Housing & Residence Life

Rethinking Customer Service: The Power Behind “Hello!”

This post was co-authored by Valerie Bruce.

It can make my day. I’ve entered my favourite coffee shop and before I have the chance to speak, the barista at the cashier points and asks, “double americano?”

“Oh my gosh. I’ve finally done it. They know my drink!” A small win. Something I’ll think about bragging to my friends, before realizing they won’t care. Either the shop really appreciates my business or I must come here way too often. But it still affects me. This interaction is beyond customer service. I feel a connection with the barista on a personal level. It’s like they know something about me and aren’t afraid to share that with me.

This is the goal of the Residence Service Desks (RSD) at Ryerson. We’re striving for interactions that are beyond customer service. Moments and conversations that let residents know they have a relationship with the desk agents.

The facts: the Residence Services Desks are located at the entrance point of two of our three residences at Ryerson—Pitman Hall and the International Living Learning Centre (ILLC). To ensure safety for all occupants, residents and their guests must check-in with our front desk before making their way upstairs. On top of access control, the desk serves as a place for residents to pick up mail, report any cleaning or maintenance issues, and seek general information about Housing, campus, and all of Toronto.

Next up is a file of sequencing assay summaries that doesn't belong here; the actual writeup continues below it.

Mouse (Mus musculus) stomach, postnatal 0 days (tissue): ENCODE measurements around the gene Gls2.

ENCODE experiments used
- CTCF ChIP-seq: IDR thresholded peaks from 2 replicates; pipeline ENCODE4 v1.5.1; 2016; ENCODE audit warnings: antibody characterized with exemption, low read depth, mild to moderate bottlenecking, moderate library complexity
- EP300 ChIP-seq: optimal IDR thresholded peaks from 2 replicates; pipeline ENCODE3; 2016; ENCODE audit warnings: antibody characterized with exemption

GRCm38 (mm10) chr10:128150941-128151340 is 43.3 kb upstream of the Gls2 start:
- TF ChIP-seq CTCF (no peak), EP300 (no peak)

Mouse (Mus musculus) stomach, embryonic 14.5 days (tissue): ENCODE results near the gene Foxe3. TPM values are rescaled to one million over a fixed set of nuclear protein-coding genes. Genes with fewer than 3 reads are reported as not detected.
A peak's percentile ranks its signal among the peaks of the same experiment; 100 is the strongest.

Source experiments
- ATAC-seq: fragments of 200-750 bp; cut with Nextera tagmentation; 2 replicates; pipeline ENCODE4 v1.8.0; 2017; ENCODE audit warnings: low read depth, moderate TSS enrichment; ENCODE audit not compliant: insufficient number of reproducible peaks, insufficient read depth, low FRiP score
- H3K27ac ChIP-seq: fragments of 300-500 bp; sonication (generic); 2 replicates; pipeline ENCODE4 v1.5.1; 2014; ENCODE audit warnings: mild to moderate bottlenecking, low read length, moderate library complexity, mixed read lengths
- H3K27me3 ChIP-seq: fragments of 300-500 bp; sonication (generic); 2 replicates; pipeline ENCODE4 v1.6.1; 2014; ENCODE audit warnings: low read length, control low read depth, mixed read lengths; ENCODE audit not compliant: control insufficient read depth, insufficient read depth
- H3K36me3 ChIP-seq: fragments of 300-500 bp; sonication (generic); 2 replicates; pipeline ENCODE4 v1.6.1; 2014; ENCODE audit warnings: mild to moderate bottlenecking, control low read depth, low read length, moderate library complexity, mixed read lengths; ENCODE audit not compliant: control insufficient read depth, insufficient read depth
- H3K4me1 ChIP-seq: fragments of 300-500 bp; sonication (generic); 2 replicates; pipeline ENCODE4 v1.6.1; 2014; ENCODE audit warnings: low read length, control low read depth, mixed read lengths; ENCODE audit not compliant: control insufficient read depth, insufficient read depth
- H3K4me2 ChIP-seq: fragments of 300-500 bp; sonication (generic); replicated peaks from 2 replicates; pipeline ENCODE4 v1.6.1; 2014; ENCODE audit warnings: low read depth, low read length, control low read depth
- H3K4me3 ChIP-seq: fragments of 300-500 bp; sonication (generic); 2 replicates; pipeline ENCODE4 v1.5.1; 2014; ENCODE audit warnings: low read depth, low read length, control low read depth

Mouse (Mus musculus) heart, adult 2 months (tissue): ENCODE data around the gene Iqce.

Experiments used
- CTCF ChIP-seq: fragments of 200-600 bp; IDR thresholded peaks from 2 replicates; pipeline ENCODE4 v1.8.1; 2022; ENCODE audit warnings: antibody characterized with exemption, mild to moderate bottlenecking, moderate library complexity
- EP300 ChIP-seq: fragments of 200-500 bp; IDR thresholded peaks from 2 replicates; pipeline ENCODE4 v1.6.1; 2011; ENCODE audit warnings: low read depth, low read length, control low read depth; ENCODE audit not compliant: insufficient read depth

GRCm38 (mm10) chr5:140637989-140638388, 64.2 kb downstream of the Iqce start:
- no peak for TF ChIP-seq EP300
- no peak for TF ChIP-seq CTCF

But on top of the administrative support the desk offers, student staff who work as residence service desk agents are encouraged to build meaningful connections with residents. We’re continually building an environment where stopping to talk to the desk staff instead of heading straight to their room is a common occurrence for residence students. Staff will come to learn their programs, their hobbies, their stresses, and their wins. But it wasn’t always like this. Not more than 5 years ago, working as a Desk Service Agent was about watching movies and pushing a button. To residents, the desk agents were there as a security presence and nothing more. But with a little elbow grease and imagination, we have been able to shift the thinking and perception of the desk staff role and objectives to be an unconventional community builder.

There’s no question this evolution of the desk was a direct effect of the environment forced upon our operation. At it’s core, the reason we have a 24/7 staff is because of our location in downtown Toronto. The residences are located on the often forgotten East side of campus; the ILLC is Ryerson’s most eastern building. Because of location, precautionary measures are a must. Most Ontario residences allow students the ability to enter through multiple locations, usually only needing to scan an ID or use a “house key”. We have one monitored entrance to each residence where residents and their guests must pass through—and engage with our Desk Service Agents.